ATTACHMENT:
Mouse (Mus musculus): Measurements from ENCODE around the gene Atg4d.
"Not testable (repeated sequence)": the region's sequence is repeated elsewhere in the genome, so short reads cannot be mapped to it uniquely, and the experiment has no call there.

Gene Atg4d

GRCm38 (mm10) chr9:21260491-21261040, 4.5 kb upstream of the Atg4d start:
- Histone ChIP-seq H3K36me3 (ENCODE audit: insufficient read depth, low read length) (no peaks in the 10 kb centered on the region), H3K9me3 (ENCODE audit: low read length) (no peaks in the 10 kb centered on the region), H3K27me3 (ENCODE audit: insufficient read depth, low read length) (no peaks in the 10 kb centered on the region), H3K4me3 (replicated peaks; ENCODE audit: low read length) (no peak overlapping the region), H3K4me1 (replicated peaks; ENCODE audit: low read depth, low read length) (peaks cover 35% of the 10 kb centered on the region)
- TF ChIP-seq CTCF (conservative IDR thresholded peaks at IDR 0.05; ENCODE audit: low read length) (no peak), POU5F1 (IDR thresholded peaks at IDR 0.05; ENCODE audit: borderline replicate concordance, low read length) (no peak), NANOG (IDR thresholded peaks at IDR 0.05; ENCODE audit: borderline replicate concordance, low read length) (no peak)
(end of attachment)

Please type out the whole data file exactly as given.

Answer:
Mouse (Mus musculus): Measurements from ENCODE around the gene Atg4d.
"Not testable (repeated sequence)": the region's sequence is repeated elsewhere in the genome, so short reads cannot be mapped to it uniquely, and the experiment has no call there.

Gene Atg4d

GRCm38 (mm10) chr9:21260491-21261040, 4.5 kb upstream of the Atg4d start:
- Histone ChIP-seq H3K36me3 (ENCODE audit: insufficient read depth, low read length) (no peaks in the 10 kb centered on the region), H3K9me3 (ENCODE audit: low read length) (no peaks in the 10 kb centered on the region), H3K27me3 (ENCODE audit: insufficient read depth, low read length) (no peaks in the 10 kb centered on the region), H3K4me3 (replicated peaks; ENCODE audit: low read length) (no peak overlapping the region), H3K4me1 (replicated peaks; ENCODE audit: low read depth, low read length) (peaks cover 35% of the 10 kb centered on the region)
- TF ChIP-seq CTCF (conservative IDR thresholded peaks at IDR 0.05; ENCODE audit: low read length) (no peak), POU5F1 (IDR thresholded peaks at IDR 0.05; ENCODE audit: borderline replicate concordance, low read length) (no peak), NANOG (IDR thresholded peaks at IDR 0.05; ENCODE audit: borderline replicate concordance, low read length) (no peak)